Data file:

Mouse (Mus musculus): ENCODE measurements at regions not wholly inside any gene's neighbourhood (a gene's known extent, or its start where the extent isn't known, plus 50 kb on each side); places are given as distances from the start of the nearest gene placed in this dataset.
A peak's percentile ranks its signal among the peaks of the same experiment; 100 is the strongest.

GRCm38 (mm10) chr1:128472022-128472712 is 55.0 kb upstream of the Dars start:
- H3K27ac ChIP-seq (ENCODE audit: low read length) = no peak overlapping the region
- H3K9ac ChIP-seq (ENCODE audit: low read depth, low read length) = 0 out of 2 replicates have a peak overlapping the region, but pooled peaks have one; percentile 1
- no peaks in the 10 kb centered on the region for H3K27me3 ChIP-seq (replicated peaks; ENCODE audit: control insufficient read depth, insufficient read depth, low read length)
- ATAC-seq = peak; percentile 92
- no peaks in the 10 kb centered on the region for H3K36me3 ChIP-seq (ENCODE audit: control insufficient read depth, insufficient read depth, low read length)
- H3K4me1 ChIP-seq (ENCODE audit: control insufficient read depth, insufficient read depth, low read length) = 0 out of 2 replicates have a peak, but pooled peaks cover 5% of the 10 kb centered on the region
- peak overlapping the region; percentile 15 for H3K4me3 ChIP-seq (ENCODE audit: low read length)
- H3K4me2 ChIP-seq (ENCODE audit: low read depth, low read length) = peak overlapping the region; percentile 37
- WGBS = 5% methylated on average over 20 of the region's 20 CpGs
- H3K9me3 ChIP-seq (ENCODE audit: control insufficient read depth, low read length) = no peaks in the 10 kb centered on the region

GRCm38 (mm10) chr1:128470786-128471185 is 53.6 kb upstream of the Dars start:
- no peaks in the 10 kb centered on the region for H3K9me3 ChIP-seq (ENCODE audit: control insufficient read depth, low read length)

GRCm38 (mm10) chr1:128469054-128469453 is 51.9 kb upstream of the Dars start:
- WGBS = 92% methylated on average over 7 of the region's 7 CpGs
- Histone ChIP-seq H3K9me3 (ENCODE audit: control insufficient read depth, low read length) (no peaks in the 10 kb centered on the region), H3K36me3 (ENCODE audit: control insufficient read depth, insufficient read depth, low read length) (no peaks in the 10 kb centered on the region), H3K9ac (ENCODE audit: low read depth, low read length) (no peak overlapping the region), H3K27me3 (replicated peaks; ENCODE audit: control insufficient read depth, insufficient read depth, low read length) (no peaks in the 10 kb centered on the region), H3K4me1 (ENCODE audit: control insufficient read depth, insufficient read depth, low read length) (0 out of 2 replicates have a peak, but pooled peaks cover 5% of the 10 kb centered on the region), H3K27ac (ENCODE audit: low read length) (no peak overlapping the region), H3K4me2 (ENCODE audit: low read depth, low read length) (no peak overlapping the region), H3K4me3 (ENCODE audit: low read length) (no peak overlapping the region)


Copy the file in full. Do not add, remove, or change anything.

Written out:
Mouse (Mus musculus): ENCODE measurements at regions not wholly inside any gene's neighbourhood (a gene's known extent, or its start where the extent isn't known, plus 50 kb on each side); places are given as distances from the start of the nearest gene placed in this dataset.
A peak's percentile ranks its signal among the peaks of the same experiment; 100 is the strongest.

GRCm38 (mm10) chr1:128472022-128472712 is 55.0 kb upstream of the Dars start:
- H3K27ac ChIP-seq (ENCODE audit: low read length) = no peak overlapping the region
- H3K9ac ChIP-seq (ENCODE audit: low read depth, low read length) = 0 out of 2 replicates have a peak overlapping the region, but pooled peaks have one; percentile 1
- no peaks in the 10 kb centered on the region for H3K27me3 ChIP-seq (replicated peaks; ENCODE audit: control insufficient read depth, insufficient read depth, low read length)
- ATAC-seq = peak; percentile 92
- no peaks in the 10 kb centered on the region for H3K36me3 ChIP-seq (ENCODE audit: control insufficient read depth, insufficient read depth, low read length)
- H3K4me1 ChIP-seq (ENCODE audit: control insufficient read depth, insufficient read depth, low read length) = 0 out of 2 replicates have a peak, but pooled peaks cover 5% of the 10 kb centered on the region
- peak overlapping the region; percentile 15 for H3K4me3 ChIP-seq (ENCODE audit: low read length)
- H3K4me2 ChIP-seq (ENCODE audit: low read depth, low read length) = peak overlapping the region; percentile 37
- WGBS = 5% methylated on average over 20 of the region's 20 CpGs
- H3K9me3 ChIP-seq (ENCODE audit: control insufficient read depth, low read length) = no peaks in the 10 kb centered on the region

GRCm38 (mm10) chr1:128470786-128471185 is 53.6 kb upstream of the Dars start:
- no peaks in the 10 kb centered on the region for H3K9me3 ChIP-seq (ENCODE audit: control insufficient read depth, low read length)

GRCm38 (mm10) chr1:128469054-128469453 is 51.9 kb upstream of the Dars start:
- WGBS = 92% methylated on average over 7 of the region's 7 CpGs
- Histone ChIP-seq H3K9me3 (ENCODE audit: control insufficient read depth, low read length) (no peaks in the 10 kb centered on the region), H3K36me3 (ENCODE audit: control insufficient read depth, insufficient read depth, low read length) (no peaks in the 10 kb centered on the region), H3K9ac (ENCODE audit: low read depth, low read length) (no peak overlapping the region), H3K27me3 (replicated peaks; ENCODE audit: control insufficient read depth, insufficient read depth, low read length) (no peaks in the 10 kb centered on the region), H3K4me1 (ENCODE audit: control insufficient read depth, insufficient read depth, low read length) (0 out of 2 replicates have a peak, but pooled peaks cover 5% of the 10 kb centered on the region), H3K27ac (ENCODE audit: low read length) (no peak overlapping the region), H3K4me2 (ENCODE audit: low read depth, low read length) (no peak overlapping the region), H3K4me3 (ENCODE audit: low read length) (no peak overlapping the region)